This Week in Ridiculous Regulations
Hurricanes Ian and Fiona hit Florida, Cuba, and Puerto Rico, leading to a temporary exemption to the 1920 Jones Act shipping law that hinders aid responses, and calls for a full repeal. Culture warriors spent the week getting worked up about a woman playing a flute. Agencies issued new regulations ranging from calcium carbonate to stabilizing the Balkans.
On to the data:
- Agencies issued 61 final regulations last week, after 71 the previous week.
- That’s the equivalent of a new regulation every two hours and 45 minutes.
- With 2,362 final regulations so far in 2022, agencies are on pace to issue 3,124 final regulations this year.
- For comparison, there were 3,257 new final regulations in 2021, President Biden’s first year, and 3,218 in 2020, President Trump’s final year.
- Agencies issued 30 proposed regulations in the Federal Register last week, after 36 the previous week.
- With 1,550 proposed regulations so far in 2022, agencies are on pace to issue 2,050 proposed regulations this year.
- For comparison, there were 2,094 new proposed regulations in 2021, and 2,094 in 2020.
- Agencies published 502 notices last week, after 432 notices the previous week.
- With 16,936 notices so far in 2022, agencies are on pace to issue 22,402 notices this year.
- For comparison, there were 20,018 notices in 2021. 2020’s total was 22,458.
- Last week, 1,116 new pages were added to the Federal Register, after 1,116 pages the previous week.
- The average Federal Register issue in 2022 contains 317 pages.
- With 59,631 pages so far, the 2022 Federal Register is on pace for 78,877 pages. For comparison, the 2021 Federal Register totals 74,352 pages, and 2020’s is 87,352 pages. The all-time record adjusted page count (subtracting skips, jumps, and blank pages) is 96,994, set in 2016.
- Rules are called “economically significant” if they have costs of $100 million or more in a given year. There are 32 such rules so far in 2021, two from the last week.
- That is on pace for 42 economically significant regulations in 2022.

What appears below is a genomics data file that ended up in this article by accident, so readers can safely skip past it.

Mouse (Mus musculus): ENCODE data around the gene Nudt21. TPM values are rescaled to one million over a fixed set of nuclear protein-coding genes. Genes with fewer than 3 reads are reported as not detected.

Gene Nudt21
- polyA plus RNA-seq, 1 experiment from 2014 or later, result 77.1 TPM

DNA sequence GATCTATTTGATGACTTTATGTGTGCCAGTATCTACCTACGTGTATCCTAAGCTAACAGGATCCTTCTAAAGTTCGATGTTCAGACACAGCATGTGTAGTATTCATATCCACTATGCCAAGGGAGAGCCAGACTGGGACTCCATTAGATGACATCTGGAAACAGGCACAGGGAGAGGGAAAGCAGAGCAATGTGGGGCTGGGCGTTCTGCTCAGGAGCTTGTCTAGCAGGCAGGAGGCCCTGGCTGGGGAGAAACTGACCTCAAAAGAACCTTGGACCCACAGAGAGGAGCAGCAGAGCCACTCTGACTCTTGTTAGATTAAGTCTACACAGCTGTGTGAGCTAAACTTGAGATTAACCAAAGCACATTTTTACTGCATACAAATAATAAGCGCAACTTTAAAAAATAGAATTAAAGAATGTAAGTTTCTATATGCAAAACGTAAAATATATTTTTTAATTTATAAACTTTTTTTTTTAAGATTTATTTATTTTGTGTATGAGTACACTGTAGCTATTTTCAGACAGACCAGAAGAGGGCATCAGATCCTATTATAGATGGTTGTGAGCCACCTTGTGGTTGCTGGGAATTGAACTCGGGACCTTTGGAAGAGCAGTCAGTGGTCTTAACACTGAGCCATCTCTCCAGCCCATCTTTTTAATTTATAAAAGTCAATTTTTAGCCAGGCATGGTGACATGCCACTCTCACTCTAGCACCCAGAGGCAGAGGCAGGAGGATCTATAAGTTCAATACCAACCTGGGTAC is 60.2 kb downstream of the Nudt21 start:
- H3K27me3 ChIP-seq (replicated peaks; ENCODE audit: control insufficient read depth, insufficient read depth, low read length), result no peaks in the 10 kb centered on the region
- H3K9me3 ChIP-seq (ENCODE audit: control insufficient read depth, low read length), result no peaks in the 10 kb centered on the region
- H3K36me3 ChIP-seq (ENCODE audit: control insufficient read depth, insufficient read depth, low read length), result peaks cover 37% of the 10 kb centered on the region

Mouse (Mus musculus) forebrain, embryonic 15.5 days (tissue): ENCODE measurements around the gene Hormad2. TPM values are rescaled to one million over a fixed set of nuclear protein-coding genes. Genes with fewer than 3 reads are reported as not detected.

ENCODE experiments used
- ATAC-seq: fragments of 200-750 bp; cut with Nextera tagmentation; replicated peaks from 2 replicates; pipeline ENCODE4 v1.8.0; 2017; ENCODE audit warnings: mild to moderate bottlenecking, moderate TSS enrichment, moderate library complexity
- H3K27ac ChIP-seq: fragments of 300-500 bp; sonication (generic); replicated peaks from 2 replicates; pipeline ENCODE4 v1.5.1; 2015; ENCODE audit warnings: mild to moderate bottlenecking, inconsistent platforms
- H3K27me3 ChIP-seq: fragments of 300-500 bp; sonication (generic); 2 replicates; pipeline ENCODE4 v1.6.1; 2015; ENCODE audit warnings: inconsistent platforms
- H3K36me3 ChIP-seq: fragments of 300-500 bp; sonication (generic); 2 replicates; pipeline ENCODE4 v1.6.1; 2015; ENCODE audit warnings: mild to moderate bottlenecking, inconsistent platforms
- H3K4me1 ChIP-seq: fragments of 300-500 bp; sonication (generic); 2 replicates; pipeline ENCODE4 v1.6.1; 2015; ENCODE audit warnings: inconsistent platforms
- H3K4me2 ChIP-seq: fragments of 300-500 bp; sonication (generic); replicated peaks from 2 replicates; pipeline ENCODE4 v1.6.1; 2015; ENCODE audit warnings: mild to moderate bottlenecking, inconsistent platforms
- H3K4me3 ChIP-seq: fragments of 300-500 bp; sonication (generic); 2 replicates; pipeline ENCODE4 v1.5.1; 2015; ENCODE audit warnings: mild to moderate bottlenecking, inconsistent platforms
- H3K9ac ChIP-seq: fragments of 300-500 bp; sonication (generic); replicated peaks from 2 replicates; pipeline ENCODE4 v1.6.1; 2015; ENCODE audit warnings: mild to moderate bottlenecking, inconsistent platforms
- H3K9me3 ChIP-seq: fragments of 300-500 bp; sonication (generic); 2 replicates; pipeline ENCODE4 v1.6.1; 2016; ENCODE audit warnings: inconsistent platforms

- For comparison, there were 26 economically significant rules in 2021 and five in 2020.
- The total cost of 2022’s economically significant regulations so far is for net savings of $12.48 billion to $19.59 billion, according to numbers provided by the agencies themselves. However, this figure is incomplete. Three economically significant rules issued this year do not give the required cost estimates.
- For comparison, the running cost tally for 2021’s economically significant rules is for net savings of $313.36 billion to net costs of $847.55 million. The 2020 figure is for net savings of between $2.04 billion and $5.69 billion, mostly from estimated savings on federal spending. The exact numbers depend on discount rates and other assumptions.
- There are 191 new regulations meeting the broader definition of “significant” so far in 2022. That is on pace for 253 significant rules for the year.
- For comparison, there were 387 such new regulations in 2021 and 79 in 2020.
- So far in 2022, 656 new regulations affect small businesses, on pace for 861. Fifty-one of them are significant, on pace for 68.
- For comparison, there were 912 rules in 2021 affecting small businesses, with 101 of them classified as significant. 2020’s totals were 668 rules affecting small businesses, 26 of them significant.
Highlights from last week’s new regulations:
- A benchmark survey of foreign direct investment in the United States.
- A survey of new foreign direct investment in the United States.
- Stabilizing regulations for the Western Balkans.
- Sanctions against the Central African Republic.
- A classification system for small businesses.
- Cotton tariffs.
- Importing archaeological artifacts from Guatemala.
- The Consumer Financial Protection Bureau’s Statement on Competition and Innovation.
- Calcium carbonate color additive classification exemption.
- The Centers for Medicare and Medicaid Services is reopening a comment period for a COVID-19 aid regulation.
- Labor standards for registration for apprenticeship programs.
- Reporting beneficial information.
- Daridorexant is now a Schedule IV controlled substance.
For more data, see Ten Thousand Commandments and follow @10KC and @RegoftheDay on Twitter.